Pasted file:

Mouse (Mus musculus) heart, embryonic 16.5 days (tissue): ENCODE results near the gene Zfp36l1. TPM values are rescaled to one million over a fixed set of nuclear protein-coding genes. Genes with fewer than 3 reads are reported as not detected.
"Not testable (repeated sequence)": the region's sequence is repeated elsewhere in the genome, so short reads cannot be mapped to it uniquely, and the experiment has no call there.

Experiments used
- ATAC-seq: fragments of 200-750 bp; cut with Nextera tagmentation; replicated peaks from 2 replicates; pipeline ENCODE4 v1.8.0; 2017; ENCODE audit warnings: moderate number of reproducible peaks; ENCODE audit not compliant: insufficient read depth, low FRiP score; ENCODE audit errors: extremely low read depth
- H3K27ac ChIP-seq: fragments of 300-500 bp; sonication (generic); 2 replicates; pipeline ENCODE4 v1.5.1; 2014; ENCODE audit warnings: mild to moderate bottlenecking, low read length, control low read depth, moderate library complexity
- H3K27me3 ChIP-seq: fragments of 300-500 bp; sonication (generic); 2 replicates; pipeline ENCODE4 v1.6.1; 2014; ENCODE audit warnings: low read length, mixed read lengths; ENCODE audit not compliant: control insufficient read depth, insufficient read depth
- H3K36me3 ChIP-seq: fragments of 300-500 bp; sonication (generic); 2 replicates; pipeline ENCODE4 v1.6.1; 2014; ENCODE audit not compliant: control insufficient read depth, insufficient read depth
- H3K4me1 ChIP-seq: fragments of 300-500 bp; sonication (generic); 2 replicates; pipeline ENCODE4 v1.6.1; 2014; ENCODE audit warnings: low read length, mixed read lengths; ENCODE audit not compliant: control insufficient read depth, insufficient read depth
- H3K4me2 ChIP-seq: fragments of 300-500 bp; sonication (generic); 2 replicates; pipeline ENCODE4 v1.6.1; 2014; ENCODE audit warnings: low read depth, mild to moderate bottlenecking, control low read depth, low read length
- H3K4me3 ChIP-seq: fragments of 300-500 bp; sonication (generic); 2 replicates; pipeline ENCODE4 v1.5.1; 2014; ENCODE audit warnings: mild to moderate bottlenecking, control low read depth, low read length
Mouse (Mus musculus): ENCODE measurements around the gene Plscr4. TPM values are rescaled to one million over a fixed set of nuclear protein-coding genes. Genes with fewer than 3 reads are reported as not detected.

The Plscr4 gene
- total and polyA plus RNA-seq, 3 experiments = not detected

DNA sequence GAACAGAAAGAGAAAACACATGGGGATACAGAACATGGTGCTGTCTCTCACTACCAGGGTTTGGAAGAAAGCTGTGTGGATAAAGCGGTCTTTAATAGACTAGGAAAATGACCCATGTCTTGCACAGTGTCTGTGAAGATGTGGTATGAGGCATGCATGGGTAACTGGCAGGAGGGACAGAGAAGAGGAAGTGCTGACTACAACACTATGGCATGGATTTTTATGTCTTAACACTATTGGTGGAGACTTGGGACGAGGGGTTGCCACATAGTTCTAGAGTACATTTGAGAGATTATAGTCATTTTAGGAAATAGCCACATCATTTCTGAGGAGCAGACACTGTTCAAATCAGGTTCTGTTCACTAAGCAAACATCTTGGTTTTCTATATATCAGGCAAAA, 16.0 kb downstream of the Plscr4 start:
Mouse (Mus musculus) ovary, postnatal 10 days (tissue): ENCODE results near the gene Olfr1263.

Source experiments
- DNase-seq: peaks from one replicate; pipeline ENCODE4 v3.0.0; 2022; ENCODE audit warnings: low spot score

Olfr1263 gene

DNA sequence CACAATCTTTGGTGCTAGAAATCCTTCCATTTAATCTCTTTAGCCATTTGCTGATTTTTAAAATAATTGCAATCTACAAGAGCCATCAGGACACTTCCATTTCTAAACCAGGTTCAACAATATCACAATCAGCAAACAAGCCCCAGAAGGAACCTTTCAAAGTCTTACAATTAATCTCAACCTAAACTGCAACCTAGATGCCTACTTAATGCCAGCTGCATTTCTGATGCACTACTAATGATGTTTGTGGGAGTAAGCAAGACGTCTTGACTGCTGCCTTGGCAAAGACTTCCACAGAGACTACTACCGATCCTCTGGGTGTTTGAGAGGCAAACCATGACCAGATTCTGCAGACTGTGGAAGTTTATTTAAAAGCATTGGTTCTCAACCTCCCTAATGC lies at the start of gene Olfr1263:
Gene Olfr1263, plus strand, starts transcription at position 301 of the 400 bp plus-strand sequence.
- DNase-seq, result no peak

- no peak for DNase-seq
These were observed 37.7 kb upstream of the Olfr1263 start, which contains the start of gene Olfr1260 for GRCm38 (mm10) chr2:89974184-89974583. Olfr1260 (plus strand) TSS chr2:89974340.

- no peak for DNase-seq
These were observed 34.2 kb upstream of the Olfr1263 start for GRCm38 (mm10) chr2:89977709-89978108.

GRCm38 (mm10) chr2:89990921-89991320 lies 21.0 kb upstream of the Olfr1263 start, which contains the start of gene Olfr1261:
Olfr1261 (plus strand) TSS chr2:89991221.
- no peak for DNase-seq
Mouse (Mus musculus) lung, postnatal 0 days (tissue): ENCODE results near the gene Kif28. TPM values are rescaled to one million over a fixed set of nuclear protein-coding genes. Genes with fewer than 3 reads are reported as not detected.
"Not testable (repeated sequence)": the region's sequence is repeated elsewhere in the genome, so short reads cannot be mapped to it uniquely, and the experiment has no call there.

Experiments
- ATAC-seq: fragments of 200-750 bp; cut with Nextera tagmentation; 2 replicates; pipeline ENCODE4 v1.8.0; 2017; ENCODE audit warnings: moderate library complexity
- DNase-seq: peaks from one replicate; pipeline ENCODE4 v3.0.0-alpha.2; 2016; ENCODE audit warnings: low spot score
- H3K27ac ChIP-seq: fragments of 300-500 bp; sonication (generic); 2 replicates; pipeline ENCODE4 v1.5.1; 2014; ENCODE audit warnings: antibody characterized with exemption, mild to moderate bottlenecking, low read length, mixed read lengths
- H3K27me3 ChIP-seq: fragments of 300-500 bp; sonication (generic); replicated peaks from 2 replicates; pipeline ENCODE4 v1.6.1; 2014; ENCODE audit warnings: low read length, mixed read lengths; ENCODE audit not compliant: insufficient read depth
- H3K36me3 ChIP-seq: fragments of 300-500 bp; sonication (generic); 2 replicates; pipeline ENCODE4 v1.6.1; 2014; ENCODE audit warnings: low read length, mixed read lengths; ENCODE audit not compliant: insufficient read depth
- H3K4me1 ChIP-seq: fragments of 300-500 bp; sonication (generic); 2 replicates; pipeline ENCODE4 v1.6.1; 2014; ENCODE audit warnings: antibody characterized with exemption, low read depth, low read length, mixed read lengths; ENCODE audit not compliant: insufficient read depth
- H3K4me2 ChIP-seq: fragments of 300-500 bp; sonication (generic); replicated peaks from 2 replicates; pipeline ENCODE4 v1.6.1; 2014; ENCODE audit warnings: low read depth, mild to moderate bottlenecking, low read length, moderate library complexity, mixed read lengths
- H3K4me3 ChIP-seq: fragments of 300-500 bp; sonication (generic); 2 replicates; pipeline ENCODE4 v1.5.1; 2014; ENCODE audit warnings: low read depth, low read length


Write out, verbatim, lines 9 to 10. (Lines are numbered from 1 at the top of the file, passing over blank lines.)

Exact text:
- H3K4me2 ChIP-seq: fragments of 300-500 bp; sonication (generic); 2 replicates; pipeline ENCODE4 v1.6.1; 2014; ENCODE audit warnings: low read depth, mild to moderate bottlenecking, control low read depth, low read length
- H3K4me3 ChIP-seq: fragments of 300-500 bp; sonication (generic); 2 replicates; pipeline ENCODE4 v1.5.1; 2014; ENCODE audit warnings: mild to moderate bottlenecking, control low read depth, low read length